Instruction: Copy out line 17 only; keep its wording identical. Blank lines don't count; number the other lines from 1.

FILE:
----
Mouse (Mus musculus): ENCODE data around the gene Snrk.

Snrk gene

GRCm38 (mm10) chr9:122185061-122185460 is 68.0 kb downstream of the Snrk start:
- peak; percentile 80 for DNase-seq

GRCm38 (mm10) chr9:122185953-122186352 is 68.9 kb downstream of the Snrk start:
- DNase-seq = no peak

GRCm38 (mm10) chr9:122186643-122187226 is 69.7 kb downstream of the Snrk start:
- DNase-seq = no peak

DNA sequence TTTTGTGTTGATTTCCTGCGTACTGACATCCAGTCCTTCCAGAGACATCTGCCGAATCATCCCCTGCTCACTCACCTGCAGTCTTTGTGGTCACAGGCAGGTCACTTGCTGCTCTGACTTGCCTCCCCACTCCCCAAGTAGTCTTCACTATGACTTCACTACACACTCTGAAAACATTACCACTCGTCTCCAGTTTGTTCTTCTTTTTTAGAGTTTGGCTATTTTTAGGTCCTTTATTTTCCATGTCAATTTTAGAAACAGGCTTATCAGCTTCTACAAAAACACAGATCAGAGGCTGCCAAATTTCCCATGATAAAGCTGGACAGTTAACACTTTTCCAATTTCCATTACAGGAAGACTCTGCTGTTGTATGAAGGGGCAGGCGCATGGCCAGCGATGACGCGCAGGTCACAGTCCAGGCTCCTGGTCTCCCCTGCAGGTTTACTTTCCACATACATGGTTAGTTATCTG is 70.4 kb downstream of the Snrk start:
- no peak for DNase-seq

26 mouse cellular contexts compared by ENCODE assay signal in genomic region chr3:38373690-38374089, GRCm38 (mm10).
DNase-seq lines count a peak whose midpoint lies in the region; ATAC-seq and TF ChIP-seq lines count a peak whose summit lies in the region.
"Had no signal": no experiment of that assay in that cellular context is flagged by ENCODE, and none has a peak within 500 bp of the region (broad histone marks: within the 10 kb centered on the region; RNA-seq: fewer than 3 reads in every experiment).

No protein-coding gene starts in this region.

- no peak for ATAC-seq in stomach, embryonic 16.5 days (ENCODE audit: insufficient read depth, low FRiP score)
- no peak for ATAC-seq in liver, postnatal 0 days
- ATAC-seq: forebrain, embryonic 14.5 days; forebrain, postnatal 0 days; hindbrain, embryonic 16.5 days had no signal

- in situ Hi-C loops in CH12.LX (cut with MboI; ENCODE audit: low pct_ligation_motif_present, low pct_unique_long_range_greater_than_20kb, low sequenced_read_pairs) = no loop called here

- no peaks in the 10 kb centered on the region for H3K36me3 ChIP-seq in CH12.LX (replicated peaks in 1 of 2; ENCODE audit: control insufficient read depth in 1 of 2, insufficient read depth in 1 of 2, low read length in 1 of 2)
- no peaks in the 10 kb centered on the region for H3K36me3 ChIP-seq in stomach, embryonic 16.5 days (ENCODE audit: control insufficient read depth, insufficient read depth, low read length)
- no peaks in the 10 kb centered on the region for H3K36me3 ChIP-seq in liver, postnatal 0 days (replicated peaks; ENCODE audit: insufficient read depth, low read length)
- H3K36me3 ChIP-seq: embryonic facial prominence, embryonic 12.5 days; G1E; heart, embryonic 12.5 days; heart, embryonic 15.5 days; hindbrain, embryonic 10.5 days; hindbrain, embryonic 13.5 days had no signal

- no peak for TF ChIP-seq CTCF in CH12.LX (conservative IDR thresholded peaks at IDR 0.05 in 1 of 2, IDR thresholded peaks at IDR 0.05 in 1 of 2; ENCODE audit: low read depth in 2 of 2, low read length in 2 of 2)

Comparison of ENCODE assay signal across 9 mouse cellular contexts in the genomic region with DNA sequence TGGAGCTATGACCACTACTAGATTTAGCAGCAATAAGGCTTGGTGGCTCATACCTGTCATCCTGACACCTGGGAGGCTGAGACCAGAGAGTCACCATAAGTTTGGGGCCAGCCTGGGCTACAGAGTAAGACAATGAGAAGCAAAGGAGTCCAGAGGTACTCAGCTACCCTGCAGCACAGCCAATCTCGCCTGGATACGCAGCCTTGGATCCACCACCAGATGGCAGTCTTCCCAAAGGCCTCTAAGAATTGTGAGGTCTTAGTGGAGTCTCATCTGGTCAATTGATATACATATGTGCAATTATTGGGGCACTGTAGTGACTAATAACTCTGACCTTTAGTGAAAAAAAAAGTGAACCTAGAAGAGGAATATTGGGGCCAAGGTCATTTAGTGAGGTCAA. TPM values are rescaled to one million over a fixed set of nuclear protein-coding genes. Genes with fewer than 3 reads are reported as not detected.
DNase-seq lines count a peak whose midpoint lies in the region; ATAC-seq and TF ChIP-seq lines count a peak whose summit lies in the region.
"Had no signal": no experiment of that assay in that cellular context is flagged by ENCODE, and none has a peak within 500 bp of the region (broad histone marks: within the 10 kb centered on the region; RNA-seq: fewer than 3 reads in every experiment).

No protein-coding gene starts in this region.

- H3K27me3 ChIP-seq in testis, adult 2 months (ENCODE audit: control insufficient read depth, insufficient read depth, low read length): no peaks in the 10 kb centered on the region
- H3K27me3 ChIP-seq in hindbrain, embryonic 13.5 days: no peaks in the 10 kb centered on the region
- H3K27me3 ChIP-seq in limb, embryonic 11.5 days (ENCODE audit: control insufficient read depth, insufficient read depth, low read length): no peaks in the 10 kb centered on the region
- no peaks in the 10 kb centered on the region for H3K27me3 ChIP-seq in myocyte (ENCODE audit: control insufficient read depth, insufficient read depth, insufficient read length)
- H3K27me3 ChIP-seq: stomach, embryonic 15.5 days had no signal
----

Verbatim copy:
- ATAC-seq: forebrain, embryonic 14.5 days; forebrain, postnatal 0 days; hindbrain, embryonic 16.5 days had no signal